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UXMovement cautions against using negative words, saying “negative words can make users feel like they’ve made a huge mistake, leading them to think the situation is worse than it is.” They also offer a few words to avoid:

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Mistake #3: Poor Placement Error Messages

UXMovement talks about this in their article on making error messages more reassuring:

“Error summaries magnify the seriousness of the mistakes when they’re grouped in a long bulleted list. When most users see that many errors at once, they’ll likely give up and forget about fixing them.”

What’s more intimidating than seeing something like this after you hit ‘submit’?

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I like inline validation to solve this one, because you get instant feedback, which is great for learning. More on inline validation later in the article.

But even if you’re not planning on using inline validation, at least make it clear where the error occurred. Positioning of error messages isn’t thought about often, but it’s important. Here’s how Usabilla put it:

“Finally, the positioning of your error messages are key. This all comes down to good User Experience design practice. Logical positioning not only saves you further detailing the situation, but also allows the user to quickly see where they are going wrong and – that word again – recover!”

The following example is better than placing it all at the top, but it’s still pretty bad because you can’t tell where the actual error was (e.g. ‘name cannot be empty’ is between first and last name, making it ambiguous):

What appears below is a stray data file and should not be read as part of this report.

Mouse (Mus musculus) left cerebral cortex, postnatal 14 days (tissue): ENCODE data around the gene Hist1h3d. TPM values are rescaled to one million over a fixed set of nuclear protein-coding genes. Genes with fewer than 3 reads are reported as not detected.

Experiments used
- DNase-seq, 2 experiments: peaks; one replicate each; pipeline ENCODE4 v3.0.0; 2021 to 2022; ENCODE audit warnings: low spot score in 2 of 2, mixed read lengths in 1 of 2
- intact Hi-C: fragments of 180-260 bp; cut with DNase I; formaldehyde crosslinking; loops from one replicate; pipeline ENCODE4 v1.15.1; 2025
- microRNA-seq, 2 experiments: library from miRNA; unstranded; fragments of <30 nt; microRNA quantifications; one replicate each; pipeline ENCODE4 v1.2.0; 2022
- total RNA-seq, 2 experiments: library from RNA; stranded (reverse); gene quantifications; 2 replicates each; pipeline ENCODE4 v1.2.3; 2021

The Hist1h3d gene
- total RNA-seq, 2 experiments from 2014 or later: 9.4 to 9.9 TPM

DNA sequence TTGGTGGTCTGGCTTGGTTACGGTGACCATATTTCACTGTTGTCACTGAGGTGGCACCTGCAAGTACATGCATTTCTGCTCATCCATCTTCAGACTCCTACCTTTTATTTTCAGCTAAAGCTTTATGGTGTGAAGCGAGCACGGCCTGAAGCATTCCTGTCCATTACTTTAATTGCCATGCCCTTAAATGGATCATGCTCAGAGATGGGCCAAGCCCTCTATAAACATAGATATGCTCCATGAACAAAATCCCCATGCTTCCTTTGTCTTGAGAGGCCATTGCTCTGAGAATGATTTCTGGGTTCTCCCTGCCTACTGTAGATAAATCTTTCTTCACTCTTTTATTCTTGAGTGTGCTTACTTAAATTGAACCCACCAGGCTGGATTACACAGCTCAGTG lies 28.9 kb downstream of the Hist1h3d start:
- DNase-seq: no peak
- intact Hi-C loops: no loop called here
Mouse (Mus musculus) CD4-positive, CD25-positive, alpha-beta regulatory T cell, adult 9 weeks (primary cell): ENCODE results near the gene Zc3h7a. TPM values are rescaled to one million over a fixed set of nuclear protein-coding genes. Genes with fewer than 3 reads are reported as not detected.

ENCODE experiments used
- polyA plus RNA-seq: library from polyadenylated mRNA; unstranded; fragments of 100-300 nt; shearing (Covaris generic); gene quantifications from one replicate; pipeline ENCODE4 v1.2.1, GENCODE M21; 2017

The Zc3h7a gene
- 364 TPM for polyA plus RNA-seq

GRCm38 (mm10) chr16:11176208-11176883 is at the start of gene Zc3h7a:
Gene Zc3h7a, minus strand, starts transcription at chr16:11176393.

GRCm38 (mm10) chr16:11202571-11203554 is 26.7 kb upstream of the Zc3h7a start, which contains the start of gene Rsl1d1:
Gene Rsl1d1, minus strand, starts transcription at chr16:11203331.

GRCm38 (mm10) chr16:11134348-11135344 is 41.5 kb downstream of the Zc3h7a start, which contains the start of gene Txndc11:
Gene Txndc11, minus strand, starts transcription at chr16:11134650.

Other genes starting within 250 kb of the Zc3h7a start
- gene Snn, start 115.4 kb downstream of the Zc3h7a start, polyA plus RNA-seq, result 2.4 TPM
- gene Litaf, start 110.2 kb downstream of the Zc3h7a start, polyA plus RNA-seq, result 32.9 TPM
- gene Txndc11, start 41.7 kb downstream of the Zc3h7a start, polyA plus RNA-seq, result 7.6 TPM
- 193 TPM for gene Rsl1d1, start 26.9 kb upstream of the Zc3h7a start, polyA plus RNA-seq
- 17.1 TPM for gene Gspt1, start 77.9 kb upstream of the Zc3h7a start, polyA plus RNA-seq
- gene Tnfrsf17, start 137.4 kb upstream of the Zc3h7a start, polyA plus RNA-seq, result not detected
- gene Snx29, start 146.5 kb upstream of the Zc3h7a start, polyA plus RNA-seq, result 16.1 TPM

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Users need to know where the error occurred. As Hazel Bolton from Formisimo noted, Netflix is guilty of displaying error messages above the form and only highlighting the error fields red. As she said, “the error could be missed or the fields hard to locate”


Google has some design best practices documentation on this. Read up.

Mistake #4: Unclear Expectations

This mistake is so common and it’s so important to get it right. Even if you have a nice and apologetic message, place it in the right spot, and make it clear what went wrong, you’ll still anger users if it’s not at all clear what they’re supposed to do next.

Many error messages don’t give you a solid next step. Like the example from Spirit Airlines above, they could have given me a few options such as ‘account recovery’ or ‘oh, you have an account? log in here.” Instead, they just said my email had already been registered.

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A better option comes from Wells Fargo (surprisingly):

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A superior error messages takes the opportunity to educate the user on how to fix it. Look at how great MailChimp is at suggesting a solution to the problem:

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Even better, if you’re not flexible with the format of certain data, like phone numbers and zip codes (which you should be), then it’s nice to let users know what to expect upfront. To do that, you can write some microcopy.

Using Microcopy to Prevent Errors in the First Place

Microcopy is defined as “the small bits of text/copy that help instruct and alleviate the concerns of your users.” It can help prevent form errors before they ever happen.

For example, Joshua Porter noticed he was getting a ton of form errors on the “enter billing information” page. So he added a tiny bit of copy to remind users to enter the billing address associated with their credit card, and noticed the errors went away, “thus saving support time and increasing revenue on the improved conversion”


Here’s another example of where microcopy could have helped:


Peep was trying to fill out a form on a venue’s website in order to get a quote for an event.

However, he was returned this page with a big red message saying, “there was a problem with your submission” at the top – message plagued with ambiguity of course.

The error was that he entered a range of guests (rational choice, seeing as it’s hard to state an exact number of guests for events), but they wanted an exact number. Of course, they didn’t mention this before he hit ‘submit.’ Microcopy explaining to estimate an exact number would have been helpful.